Session: Uses of Compassion Fatigue, Vicarious Trauma, and Secondary Traumatic Stress across Human Service Contexts (Society for Social Work and Research 27th Annual Conference - Social Work Science and Complex Problems: Battling Inequities + Building Solutions)

All in-person and virtual presentations are in Mountain Standard Time Zone (MST).

SSWR 2023 Poster Gallery: as a registered in-person and virtual attendee, you have access to the virtual Poster Gallery which includes only the posters that elected to present virtually. The rest of the posters are presented in-person in the Poster/Exhibit Hall located in Phoenix A/B, 3rd floor. The access to the Poster Gallery will be available via the virtual conference platform the week of January 9. You will receive an email with instructions how to access the virtual conference platform.

147 Uses of Compassion Fatigue, Vicarious Trauma, and Secondary Traumatic Stress across Human Service Contexts

Friday, January 13, 2023: 3:45 PM-5:15 PM
Maryvale A, 2nd Level (Sheraton Phoenix Downtown)
Cluster: Mental Health
Symposium Organizer:
Yvonne Smith, PhD, Syracuse University
Charles Figley, PhD, Louisiana State University Health Sciences Center New Orleans
This symposium invites dialogue between scholars whose research examines how human service providers draw on the idea of compassion fatigue and related concepts like vicarious trauma and secondary traumatic stress (abbreviated here as CF/VT/STS) to make claims, diffuse conflict, solicit support, and work toward solutions, both for themselves and for their clients. Our aim is to put a rich body of social work research on the impacts of these overlapping constructs in conversation with their pragmatic uses by workforces in real-world contexts of practice. One line of research focuses on how human service providers conceptualize the experience and impact of routinely interacting with people affected by trauma, what Figley (1995) has succinctly referred to as the “costs of caring.� A second line of research focuses on clarifying the constructs of CF/VT/STS in order to measure the occurrence of the phenomena, identify their correlates, and ultimately reduce their negative effects. A key dimension of this line of inquiry has involved disambiguating these related terms in order to design appropriate interventions. As this body of research has developed, CF/VT/STS have increasingly entered the popular lexicon. During the COVID-19 pandemic in particular, accounts have emerged of a parallel epidemic of CF/VT/STS as health care and human service workers globally struggled to cope with increasing workloads, new risks to their own safety, new formats of service provision, and increasing exposure to illness, death, and grief. In addition to reporting what some practitioners experience and scholars aim to define and address, this symposium is motivated by the idea that CF/VT/STS is also something that human service providers use. In addition to considering the impacts of these constructs, we ask how they are actively employed by human service workers, supervisors, clients, and others, and to what effect.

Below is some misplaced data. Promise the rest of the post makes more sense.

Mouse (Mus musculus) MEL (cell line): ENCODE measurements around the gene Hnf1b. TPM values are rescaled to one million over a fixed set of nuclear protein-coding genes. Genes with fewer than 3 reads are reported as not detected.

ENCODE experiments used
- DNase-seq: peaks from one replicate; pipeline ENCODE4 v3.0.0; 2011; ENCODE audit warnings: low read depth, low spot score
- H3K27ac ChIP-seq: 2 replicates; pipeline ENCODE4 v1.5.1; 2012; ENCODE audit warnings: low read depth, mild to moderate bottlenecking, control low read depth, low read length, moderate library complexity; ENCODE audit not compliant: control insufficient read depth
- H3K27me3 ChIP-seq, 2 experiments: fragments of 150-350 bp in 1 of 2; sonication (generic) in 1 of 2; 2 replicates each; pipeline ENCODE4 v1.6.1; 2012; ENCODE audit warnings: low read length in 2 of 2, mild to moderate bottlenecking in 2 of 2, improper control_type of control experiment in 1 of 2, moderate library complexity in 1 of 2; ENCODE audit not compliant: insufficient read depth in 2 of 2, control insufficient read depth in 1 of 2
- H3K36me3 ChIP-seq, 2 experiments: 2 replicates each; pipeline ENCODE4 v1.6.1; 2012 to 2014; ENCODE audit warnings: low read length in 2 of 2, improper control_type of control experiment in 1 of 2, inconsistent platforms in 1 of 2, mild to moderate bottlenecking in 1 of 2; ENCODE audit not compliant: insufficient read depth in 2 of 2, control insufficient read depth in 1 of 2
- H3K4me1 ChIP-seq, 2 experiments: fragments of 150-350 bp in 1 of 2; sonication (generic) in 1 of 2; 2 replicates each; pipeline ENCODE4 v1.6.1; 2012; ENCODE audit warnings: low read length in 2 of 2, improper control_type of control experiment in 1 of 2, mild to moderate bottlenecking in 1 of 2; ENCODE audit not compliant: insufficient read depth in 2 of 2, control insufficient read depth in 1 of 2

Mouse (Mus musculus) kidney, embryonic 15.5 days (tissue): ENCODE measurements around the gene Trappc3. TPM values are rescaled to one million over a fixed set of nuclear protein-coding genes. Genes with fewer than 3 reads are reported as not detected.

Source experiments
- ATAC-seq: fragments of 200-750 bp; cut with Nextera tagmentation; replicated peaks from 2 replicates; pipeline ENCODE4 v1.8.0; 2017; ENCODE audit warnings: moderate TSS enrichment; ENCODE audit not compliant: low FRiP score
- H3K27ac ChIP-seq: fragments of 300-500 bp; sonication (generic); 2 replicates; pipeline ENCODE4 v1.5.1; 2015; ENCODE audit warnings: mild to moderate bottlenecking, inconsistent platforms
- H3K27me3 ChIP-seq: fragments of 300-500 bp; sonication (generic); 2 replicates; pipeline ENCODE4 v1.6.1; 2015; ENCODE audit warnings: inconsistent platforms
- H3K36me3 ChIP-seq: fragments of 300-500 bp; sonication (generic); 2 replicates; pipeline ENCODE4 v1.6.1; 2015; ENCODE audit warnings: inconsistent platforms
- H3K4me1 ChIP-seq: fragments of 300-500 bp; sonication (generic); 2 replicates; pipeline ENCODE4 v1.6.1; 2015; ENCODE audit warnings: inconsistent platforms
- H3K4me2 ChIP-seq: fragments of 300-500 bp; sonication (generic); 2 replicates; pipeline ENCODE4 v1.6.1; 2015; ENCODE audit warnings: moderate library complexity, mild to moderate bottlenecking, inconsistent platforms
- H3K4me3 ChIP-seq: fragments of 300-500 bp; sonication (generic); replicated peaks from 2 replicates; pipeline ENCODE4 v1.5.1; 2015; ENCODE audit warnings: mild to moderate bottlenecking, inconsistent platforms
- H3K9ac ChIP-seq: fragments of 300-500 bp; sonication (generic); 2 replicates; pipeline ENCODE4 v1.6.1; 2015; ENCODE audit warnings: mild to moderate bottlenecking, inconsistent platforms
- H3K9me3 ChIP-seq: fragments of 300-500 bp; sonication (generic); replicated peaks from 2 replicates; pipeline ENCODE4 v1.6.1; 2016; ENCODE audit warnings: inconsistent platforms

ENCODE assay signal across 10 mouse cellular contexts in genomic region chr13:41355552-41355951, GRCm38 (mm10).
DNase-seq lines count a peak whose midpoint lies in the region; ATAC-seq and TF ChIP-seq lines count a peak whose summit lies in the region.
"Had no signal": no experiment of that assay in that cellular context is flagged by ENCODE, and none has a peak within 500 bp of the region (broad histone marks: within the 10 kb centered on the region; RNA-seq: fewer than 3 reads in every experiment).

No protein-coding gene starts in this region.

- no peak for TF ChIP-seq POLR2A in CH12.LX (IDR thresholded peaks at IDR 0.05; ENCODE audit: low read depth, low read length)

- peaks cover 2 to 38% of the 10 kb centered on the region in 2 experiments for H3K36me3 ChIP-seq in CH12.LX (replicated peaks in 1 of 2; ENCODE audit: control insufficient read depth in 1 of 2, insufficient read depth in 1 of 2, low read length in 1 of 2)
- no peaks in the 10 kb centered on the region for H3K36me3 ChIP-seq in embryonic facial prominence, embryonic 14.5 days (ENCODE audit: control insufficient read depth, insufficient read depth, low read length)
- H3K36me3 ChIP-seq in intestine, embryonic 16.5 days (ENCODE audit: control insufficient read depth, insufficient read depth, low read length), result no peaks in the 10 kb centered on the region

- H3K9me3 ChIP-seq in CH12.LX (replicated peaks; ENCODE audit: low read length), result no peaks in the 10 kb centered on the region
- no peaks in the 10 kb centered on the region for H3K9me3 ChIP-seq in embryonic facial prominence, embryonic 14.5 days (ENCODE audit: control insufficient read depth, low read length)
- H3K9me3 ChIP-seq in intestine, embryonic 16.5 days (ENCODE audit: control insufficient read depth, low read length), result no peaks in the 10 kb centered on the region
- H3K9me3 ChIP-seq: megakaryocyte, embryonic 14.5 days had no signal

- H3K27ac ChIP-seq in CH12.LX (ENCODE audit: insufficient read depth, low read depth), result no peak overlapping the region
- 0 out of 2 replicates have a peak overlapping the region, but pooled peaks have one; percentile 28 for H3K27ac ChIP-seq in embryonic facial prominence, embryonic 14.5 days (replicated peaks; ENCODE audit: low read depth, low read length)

* noted as presenting author
Exposure to Client Trauma, Secondary Traumatic Stress, and the Health of Clinical Social Workers: A Mediation Analysis
Jacquelyn Lee, PhD, University of North Carolina at Wilmington; Ruth Gottfried, Ph.D., David Yellin Academic College of Education; Brian Bride, PhD, Georgia State University
Uses of Compassion Fatigue: Findings of Two Ethnographic Studies of Human Service Workers
John Doering-White, PhD, University of South Carolina; Yvonne Smith, PhD, Syracuse University
Conceptual Drift in Social Work's Definition of Compassion Fatigue
Brian Bride, PhD, Georgia State University
Provider Wellbeing in Team-Based Primary Care: Mitigating Burnout for Mental Health Care Providers
Peter Sheffield, MSW, University of Toronto; Rachelle Ashcroft, PhD, University of Toronto; Matthew Menear, PhD, Université Laval; Simone Dahrouge, PhD, Bruyere Research Institute; Jose Silveira, MD FRCPC Dip. ABAM, St. Joseph's Health Centre; Kwame McKenzie, MD, PhD, FRCPC, Wellesley Institute
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